Return to search

Deliberate experience in sport : an ethnographic case study of expertise environments in Scotland

Expertise has become a rich topic of investigation with a multitude of pop-science literature now tackling the issues of how we develop and enhance performance (Colvin, 2008; Coyle, 2010; Gladwell, 2009). The area of studies and literature include music, sport, art, maths, military, education and business to name a few. Within such studies, the drive is to find the 'answer' and find a simple and common denominator of expertise. The dominant theory of expertise within the performance focused literature is the theory of deliberate practice. A uni-dimensional model, the theory claims that expertise can only be enhanced by practice alone. The figure offered being 10,000 hours over 10 years (Ericsson, Krampe and Tesch-Roemer, 1993, p. 380). However, there is claim that the development of expertise and talent is a more complex and multidimensional myriad. This study investigates the development of talent and expertise in sport as a dynamic and complex phenomenon. Within this philosophical assumption, the focus of the research is therefore to identify, confirm and understand an alternative correlate of excellence: deliberate experience. The study adopts an ethnographic case study methodology to ensure that the research embraces the real world messiness and complexity of talent development. The study focused on a one year in depth analysis of a Scottish football club - Cowdenbeath F.C. To ensure the transfer of findings on the notion of deliberate experience, further microethnographic case studies were attained with a high-level football club and two alternative sports, squash and skiing.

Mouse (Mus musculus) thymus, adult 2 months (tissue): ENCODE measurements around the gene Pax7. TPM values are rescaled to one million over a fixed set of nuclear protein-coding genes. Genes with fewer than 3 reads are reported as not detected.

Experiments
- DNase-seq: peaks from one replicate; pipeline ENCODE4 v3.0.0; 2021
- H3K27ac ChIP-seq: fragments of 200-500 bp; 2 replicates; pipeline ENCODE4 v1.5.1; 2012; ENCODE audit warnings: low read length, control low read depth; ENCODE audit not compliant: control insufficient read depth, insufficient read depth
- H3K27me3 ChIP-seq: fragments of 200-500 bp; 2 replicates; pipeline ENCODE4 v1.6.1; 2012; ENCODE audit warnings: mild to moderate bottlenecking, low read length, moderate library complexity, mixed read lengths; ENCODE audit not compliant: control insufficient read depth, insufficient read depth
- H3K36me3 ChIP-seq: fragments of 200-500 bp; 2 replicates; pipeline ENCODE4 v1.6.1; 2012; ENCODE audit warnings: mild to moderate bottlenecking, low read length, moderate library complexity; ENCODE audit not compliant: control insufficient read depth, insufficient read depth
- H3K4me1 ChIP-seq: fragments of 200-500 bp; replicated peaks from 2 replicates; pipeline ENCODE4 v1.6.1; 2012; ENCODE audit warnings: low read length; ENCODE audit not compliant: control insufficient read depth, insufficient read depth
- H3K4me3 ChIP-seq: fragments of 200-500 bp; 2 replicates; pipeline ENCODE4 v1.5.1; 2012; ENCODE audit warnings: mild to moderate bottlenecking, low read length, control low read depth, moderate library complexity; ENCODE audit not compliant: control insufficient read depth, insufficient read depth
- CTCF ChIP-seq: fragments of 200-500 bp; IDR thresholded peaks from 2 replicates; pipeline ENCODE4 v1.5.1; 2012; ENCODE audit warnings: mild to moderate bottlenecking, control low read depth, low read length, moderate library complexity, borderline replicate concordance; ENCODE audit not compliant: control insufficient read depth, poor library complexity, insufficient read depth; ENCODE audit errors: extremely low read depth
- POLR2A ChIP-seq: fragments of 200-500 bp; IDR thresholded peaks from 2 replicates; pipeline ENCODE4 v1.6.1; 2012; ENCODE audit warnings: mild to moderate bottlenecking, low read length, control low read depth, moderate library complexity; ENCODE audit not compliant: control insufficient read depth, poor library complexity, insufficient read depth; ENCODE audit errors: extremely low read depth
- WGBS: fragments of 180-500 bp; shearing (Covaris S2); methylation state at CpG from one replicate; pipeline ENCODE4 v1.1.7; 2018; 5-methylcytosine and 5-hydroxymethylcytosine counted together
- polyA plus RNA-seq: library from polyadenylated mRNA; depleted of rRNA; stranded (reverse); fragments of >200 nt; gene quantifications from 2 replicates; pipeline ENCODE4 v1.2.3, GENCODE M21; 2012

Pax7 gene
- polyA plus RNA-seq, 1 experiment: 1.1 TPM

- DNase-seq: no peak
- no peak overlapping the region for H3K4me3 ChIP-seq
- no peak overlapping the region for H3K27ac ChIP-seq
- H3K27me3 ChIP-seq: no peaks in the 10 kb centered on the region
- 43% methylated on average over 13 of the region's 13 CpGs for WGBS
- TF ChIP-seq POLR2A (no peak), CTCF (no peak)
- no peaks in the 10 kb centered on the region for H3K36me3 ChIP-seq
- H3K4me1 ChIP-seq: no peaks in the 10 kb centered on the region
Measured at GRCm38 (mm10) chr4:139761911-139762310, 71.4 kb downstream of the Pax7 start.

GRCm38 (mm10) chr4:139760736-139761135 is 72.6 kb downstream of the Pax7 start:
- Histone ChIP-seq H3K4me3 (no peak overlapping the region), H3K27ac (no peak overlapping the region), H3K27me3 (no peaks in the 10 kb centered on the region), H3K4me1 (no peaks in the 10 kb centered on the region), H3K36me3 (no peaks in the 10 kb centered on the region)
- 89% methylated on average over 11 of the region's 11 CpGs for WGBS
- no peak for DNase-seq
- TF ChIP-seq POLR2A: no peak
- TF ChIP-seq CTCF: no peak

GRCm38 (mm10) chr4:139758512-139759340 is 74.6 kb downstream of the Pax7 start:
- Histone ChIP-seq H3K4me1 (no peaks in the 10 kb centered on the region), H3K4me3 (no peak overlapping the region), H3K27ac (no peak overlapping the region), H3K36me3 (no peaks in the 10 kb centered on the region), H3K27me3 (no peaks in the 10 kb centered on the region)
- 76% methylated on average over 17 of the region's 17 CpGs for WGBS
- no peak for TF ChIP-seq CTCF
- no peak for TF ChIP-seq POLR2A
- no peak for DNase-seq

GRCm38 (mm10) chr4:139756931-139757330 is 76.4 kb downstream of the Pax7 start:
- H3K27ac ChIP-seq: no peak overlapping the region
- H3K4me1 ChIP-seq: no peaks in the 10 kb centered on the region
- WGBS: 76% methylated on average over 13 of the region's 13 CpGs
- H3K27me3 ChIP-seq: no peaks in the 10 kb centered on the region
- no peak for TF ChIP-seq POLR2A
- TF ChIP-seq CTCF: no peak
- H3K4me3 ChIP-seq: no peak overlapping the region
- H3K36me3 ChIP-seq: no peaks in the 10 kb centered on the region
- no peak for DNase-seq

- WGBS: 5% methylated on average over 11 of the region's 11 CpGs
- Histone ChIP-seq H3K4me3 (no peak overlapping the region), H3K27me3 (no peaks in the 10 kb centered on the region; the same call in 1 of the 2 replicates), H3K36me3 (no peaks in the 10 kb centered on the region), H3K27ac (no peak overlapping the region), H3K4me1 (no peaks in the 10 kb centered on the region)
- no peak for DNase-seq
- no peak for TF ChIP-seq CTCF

Date January 2014
CreatorsBuchanan, Neil
PublisherUniversity of the West of Scotland
Source SetsEthos UK
Detected LanguageEnglish
TypeElectronic Thesis or Dissertation

Page generated in 0.0117 seconds